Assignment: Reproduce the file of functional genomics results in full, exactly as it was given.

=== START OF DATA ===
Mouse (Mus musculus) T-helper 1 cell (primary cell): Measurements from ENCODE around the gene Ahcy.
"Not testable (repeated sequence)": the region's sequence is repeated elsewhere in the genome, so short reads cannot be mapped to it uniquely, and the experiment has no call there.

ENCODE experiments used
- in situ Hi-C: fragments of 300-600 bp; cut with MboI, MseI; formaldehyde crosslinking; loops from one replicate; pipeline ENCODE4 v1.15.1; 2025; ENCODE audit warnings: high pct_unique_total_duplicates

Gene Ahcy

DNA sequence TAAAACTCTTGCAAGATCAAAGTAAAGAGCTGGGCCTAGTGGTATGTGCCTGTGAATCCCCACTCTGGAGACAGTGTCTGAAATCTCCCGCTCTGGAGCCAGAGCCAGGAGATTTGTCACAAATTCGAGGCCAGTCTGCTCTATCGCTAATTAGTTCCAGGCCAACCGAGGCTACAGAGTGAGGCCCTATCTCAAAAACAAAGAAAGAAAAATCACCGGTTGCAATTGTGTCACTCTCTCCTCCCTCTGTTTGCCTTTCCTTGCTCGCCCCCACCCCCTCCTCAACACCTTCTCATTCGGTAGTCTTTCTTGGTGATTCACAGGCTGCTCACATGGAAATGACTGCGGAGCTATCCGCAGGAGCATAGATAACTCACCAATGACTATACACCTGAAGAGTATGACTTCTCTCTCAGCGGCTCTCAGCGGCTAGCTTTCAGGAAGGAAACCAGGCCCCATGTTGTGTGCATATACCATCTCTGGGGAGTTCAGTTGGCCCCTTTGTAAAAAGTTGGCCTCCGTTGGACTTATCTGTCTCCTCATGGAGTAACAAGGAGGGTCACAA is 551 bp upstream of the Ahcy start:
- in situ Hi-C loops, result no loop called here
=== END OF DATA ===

Mouse (Mus musculus) T-helper 1 cell (primary cell): Measurements from ENCODE around the gene Ahcy.
"Not testable (repeated sequence)": the region's sequence is repeated elsewhere in the genome, so short reads cannot be mapped to it uniquely, and the experiment has no call there.

ENCODE experiments used
- in situ Hi-C: fragments of 300-600 bp; cut with MboI, MseI; formaldehyde crosslinking; loops from one replicate; pipeline ENCODE4 v1.15.1; 2025; ENCODE audit warnings: high pct_unique_total_duplicates

Gene Ahcy

DNA sequence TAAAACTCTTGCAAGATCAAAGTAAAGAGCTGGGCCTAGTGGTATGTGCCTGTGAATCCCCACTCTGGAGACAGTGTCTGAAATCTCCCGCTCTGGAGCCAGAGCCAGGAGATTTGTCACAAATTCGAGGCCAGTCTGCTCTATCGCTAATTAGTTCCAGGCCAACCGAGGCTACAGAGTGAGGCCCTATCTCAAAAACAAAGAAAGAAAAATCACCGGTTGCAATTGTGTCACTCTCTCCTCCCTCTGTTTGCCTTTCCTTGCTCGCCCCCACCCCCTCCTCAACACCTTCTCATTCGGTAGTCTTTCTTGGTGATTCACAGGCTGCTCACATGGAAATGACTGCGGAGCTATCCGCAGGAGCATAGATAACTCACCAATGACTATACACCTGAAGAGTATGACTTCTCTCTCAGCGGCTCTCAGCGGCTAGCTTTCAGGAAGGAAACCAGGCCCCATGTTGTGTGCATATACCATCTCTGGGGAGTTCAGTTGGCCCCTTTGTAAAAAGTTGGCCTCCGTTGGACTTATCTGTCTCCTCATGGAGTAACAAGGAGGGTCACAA is 551 bp upstream of the Ahcy start:
- in situ Hi-C loops, result no loop called here